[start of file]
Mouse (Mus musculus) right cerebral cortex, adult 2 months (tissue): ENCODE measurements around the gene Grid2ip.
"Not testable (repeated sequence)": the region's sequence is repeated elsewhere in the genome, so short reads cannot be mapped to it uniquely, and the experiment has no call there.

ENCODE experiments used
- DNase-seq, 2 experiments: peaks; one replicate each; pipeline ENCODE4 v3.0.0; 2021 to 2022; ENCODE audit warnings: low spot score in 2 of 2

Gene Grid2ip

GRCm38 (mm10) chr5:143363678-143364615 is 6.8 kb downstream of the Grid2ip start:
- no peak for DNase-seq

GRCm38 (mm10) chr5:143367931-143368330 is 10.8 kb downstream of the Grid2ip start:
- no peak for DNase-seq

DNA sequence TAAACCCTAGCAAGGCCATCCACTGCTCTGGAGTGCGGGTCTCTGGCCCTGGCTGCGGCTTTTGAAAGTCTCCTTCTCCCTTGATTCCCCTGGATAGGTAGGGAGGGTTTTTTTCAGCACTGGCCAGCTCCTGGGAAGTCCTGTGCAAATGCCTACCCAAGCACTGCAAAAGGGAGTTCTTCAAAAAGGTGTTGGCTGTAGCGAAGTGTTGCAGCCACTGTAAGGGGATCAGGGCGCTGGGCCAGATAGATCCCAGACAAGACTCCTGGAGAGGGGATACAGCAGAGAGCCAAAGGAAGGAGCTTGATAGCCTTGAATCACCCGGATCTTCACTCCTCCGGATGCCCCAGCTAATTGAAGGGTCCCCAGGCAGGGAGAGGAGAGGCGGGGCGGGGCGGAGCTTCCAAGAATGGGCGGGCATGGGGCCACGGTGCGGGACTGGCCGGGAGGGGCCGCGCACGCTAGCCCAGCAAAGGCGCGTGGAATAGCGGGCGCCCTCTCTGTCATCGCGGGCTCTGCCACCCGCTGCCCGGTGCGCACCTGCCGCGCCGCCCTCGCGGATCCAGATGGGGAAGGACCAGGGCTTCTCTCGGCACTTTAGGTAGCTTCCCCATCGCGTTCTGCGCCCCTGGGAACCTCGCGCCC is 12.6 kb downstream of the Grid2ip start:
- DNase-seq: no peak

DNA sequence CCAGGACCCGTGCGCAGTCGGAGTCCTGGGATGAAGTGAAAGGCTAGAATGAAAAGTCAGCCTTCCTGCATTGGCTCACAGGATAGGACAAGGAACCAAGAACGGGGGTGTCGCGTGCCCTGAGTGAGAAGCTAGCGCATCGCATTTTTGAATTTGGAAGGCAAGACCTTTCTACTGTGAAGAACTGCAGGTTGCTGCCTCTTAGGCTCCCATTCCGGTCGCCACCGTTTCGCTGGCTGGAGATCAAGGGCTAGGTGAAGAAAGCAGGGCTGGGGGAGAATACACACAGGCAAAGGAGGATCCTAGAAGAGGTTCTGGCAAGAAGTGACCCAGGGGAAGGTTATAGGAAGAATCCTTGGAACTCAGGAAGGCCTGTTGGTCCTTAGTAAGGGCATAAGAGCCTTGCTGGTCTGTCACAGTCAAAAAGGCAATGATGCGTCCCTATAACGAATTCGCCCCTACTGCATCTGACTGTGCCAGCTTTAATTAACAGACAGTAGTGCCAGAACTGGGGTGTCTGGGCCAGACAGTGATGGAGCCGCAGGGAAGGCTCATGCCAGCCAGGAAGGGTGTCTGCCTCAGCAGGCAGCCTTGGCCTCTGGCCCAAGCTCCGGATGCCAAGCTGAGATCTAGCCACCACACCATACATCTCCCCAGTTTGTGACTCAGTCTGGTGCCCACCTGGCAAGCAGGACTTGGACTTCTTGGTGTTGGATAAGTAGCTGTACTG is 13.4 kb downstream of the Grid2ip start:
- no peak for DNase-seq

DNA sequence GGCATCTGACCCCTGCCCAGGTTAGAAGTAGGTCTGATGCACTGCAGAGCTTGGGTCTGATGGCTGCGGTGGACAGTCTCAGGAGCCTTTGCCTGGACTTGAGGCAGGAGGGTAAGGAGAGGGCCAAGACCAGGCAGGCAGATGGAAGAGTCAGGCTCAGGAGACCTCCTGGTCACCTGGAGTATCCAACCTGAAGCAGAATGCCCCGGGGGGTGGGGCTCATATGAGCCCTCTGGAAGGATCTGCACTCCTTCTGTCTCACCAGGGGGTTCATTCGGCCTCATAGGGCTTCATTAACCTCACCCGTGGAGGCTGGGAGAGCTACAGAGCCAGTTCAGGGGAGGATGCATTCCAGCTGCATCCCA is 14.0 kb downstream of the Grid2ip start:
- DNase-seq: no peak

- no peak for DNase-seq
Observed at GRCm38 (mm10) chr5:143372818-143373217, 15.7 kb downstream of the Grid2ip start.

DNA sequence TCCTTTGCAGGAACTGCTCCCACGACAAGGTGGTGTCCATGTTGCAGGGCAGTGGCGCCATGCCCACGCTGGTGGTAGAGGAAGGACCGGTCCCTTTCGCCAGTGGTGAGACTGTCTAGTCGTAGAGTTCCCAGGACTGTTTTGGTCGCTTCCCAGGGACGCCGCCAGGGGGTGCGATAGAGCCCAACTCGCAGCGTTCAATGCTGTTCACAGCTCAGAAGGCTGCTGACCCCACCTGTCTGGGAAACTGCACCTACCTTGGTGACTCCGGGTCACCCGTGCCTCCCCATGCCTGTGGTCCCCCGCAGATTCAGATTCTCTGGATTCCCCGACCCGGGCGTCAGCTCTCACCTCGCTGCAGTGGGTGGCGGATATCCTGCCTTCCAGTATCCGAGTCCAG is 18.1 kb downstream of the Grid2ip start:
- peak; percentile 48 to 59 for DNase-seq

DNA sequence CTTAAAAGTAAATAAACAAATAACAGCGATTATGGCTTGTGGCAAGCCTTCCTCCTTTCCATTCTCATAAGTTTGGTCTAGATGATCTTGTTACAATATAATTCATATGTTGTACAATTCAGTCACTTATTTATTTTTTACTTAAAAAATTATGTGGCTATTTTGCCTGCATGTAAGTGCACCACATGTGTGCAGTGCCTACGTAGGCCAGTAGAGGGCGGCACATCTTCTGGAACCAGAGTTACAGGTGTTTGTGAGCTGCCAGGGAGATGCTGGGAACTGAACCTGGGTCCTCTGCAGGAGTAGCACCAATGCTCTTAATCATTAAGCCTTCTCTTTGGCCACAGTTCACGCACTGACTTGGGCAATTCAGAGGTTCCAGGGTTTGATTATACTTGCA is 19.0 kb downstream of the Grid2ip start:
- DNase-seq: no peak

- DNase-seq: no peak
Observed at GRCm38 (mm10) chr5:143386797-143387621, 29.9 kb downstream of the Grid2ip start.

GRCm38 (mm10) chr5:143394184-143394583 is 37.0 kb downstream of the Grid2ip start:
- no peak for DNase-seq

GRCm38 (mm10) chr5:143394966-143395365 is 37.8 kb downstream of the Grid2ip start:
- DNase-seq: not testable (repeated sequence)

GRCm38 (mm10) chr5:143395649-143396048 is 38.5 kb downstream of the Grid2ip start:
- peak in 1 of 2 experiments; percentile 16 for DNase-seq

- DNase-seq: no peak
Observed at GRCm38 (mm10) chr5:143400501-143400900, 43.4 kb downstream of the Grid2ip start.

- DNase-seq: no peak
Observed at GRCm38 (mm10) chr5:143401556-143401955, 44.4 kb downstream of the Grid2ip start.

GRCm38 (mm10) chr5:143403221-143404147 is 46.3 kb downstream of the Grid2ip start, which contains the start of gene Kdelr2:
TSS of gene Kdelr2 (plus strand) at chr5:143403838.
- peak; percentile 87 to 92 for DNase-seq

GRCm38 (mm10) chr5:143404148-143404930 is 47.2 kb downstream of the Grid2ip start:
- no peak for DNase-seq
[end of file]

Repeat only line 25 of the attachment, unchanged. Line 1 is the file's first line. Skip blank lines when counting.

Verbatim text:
- no peak for DNase-seq